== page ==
It is critical to remember that the City of Charleston, being located in the Atlantic Coastal region, is subject to flooding from the Atlantic Ocean as well as inland flooding from rivers and associated tributaries. Charleston is also subject to storm surge, flooding from heavy rains and high tides.
Being prepared is your best defense against such events.
Property Flood Zones
To find out what flood zone your property is located within, FEMA has a searchable map provided for free on their website.
Types of Flood Zones
Moderate to Low-Risk Areas
Shaded Zone X: Areas of 500-year flood; areas of 100-year flood with average depths of less than 1 foot or with drainage areas less than 1 square mile; and areas protected by levees from 100-year flood.
Zone X: Areas determined to be outside 500-year flood plain.
Zone A: No base flood elevations determined.
Zone AE: Base flood elevations determined.
Zone AH: Flood depths of 1 to 3 feet ( usually areas of ponding); base flood elevations determined.
Zone AO: Flood depths of 1 to 3 feet (usually sheet flow on sloping terrain); average depths determined. For areas of alluvial fan flooding, velocities also determined.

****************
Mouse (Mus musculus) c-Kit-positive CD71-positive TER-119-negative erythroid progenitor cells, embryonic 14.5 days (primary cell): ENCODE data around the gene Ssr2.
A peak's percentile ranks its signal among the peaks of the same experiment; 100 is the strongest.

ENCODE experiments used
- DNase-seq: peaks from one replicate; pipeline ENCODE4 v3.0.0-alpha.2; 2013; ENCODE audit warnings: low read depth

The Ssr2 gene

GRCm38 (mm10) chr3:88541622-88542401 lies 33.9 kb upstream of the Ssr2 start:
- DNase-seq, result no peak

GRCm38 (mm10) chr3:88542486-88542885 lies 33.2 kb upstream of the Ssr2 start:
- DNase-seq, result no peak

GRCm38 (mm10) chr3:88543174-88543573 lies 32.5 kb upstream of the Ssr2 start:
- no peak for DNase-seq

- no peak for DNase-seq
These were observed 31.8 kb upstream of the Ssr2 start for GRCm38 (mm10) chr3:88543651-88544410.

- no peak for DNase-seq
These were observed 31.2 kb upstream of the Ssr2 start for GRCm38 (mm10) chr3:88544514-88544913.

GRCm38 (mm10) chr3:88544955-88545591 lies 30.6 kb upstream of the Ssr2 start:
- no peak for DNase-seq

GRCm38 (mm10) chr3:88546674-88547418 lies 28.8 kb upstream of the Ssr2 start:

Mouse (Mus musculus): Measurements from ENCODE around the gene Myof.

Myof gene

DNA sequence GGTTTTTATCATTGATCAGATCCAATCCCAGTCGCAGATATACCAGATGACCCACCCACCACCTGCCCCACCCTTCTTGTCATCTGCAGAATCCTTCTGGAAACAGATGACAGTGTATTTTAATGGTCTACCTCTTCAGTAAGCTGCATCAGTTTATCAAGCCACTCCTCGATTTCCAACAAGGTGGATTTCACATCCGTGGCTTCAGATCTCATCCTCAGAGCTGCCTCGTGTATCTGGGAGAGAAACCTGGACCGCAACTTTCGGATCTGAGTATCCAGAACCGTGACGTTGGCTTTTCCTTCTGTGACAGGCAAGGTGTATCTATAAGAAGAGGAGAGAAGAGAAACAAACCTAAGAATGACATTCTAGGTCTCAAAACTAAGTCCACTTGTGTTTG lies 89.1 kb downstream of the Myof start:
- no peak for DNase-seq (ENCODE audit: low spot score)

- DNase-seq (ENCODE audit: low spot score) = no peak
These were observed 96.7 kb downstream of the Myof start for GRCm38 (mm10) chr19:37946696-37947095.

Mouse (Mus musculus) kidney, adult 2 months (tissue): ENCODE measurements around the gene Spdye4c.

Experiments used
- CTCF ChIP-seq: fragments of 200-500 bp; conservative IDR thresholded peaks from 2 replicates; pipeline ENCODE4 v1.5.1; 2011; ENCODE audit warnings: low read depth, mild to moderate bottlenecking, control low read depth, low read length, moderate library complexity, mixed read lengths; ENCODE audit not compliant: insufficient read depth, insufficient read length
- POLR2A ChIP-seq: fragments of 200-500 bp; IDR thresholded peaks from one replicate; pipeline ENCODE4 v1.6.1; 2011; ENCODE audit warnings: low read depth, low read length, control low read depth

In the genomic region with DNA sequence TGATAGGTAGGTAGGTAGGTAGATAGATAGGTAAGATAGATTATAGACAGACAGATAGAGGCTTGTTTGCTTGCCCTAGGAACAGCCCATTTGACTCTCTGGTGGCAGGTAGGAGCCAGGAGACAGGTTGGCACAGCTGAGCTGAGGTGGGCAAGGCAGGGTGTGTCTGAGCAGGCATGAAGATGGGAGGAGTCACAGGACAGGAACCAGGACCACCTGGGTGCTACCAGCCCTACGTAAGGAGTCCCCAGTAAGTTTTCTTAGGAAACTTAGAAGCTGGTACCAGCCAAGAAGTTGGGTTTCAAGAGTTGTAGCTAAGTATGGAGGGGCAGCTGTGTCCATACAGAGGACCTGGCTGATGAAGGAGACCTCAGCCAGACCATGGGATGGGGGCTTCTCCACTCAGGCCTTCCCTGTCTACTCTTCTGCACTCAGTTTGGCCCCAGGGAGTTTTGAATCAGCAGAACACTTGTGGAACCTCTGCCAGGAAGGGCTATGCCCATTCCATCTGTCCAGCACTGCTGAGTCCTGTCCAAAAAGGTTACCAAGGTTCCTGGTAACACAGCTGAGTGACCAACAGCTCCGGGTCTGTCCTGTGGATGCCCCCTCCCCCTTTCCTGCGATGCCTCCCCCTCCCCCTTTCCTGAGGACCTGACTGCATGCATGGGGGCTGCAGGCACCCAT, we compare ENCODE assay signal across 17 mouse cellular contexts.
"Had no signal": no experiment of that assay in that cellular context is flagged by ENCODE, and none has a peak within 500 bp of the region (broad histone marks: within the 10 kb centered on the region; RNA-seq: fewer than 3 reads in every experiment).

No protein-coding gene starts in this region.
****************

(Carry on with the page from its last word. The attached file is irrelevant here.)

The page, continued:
Zone A99: To be protected from 100-year flood by Federal flood protection system under construction; no base flood elevations determined.
High Risk - Coastal Areas
Zone V: Coastal flood with velocity hazard (wave action); no base flood elevations determined.
Zone VE: Coastal flood with velocity hazard (wave action); base flood elevations determined.
Undetermined Risk Areas
Zone D: Areas in which flood hazards are undetermined but possible.
Steps to Take if Your New Building Construction or Renovation Is Located in a Flood Zone
You may need to submit the following documents when applying for building and trade permits:
Floodplains are a natural component of the City of Charleston environment. Understanding and protecting the natural functions of floodplains helps reduce flood damage and protect resources. Floodplains are scenic, valued wildlife habitat, and suitable for farming. Poorly planned development in floodplains can lead to stream-bank erosion, loss of valuable property, increased risk of flooding to downstream properties and degradation of water quality.